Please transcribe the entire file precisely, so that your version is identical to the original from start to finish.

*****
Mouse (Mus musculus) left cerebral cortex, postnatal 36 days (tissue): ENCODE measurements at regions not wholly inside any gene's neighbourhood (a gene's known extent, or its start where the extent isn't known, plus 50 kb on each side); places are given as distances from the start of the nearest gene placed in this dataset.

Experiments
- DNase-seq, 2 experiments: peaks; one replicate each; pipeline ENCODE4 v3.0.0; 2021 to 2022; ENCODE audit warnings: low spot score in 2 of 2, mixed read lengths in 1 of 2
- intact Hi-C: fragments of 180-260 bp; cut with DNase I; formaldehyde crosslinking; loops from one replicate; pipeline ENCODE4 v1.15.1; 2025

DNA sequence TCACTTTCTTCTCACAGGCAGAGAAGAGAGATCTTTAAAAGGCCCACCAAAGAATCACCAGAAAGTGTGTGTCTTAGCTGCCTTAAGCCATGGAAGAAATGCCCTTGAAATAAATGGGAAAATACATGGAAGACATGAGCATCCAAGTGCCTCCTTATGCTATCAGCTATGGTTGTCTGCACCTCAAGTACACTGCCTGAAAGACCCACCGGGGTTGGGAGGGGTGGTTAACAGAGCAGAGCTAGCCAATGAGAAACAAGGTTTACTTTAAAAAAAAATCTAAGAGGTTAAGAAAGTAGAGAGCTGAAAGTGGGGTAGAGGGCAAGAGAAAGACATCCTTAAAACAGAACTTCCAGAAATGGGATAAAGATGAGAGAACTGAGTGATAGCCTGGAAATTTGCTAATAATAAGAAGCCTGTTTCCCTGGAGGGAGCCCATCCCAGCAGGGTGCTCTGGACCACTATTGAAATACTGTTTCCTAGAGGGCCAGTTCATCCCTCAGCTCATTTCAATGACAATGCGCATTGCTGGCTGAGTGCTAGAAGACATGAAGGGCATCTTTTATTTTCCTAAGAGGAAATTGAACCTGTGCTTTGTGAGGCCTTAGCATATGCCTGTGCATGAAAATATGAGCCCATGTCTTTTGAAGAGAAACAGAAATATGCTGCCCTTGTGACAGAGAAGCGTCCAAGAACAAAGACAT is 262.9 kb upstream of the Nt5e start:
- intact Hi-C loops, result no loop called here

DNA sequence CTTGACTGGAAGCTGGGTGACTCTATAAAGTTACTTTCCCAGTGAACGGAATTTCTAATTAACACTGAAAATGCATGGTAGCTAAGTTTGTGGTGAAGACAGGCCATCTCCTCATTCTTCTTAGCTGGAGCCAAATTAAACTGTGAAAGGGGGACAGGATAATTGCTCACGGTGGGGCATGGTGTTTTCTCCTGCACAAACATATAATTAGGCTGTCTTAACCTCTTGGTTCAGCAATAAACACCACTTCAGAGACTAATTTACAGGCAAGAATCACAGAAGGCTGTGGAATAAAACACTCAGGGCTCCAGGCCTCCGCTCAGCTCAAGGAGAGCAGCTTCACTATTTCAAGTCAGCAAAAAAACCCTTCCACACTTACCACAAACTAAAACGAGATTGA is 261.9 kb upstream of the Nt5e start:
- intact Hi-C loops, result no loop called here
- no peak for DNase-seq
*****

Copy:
Mouse (Mus musculus) left cerebral cortex, postnatal 36 days (tissue): ENCODE measurements at regions not wholly inside any gene's neighbourhood (a gene's known extent, or its start where the extent isn't known, plus 50 kb on each side); places are given as distances from the start of the nearest gene placed in this dataset.

Experiments
- DNase-seq, 2 experiments: peaks; one replicate each; pipeline ENCODE4 v3.0.0; 2021 to 2022; ENCODE audit warnings: low spot score in 2 of 2, mixed read lengths in 1 of 2
- intact Hi-C: fragments of 180-260 bp; cut with DNase I; formaldehyde crosslinking; loops from one replicate; pipeline ENCODE4 v1.15.1; 2025

DNA sequence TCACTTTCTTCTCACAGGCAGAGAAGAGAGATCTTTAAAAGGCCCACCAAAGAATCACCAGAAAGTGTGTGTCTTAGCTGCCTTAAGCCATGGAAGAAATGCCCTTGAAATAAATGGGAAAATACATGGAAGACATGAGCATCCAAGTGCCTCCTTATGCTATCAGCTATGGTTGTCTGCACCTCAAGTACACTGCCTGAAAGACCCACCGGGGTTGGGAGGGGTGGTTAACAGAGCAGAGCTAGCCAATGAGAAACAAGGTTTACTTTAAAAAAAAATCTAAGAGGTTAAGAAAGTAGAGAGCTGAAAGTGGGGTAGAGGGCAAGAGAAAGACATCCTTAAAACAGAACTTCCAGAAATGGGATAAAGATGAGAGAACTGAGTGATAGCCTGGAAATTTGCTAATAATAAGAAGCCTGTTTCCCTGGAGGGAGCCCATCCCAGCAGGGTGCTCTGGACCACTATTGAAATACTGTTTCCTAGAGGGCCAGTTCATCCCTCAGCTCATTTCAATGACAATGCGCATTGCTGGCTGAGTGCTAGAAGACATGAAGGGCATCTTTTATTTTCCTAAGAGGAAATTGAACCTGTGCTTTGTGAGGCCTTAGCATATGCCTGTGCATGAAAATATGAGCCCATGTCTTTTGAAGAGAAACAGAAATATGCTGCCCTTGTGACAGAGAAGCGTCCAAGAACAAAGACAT is 262.9 kb upstream of the Nt5e start:
- intact Hi-C loops, result no loop called here

DNA sequence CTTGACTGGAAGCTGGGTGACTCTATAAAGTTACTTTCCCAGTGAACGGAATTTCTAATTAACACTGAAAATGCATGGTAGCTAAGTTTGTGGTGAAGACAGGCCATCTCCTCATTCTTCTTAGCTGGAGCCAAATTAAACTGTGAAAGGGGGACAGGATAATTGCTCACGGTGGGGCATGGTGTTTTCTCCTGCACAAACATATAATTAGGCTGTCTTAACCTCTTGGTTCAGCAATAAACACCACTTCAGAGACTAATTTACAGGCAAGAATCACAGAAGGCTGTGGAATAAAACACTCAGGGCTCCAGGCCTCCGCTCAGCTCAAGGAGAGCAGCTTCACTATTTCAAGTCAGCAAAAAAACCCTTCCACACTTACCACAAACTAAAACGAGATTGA is 261.9 kb upstream of the Nt5e start:
- intact Hi-C loops, result no loop called here
- no peak for DNase-seq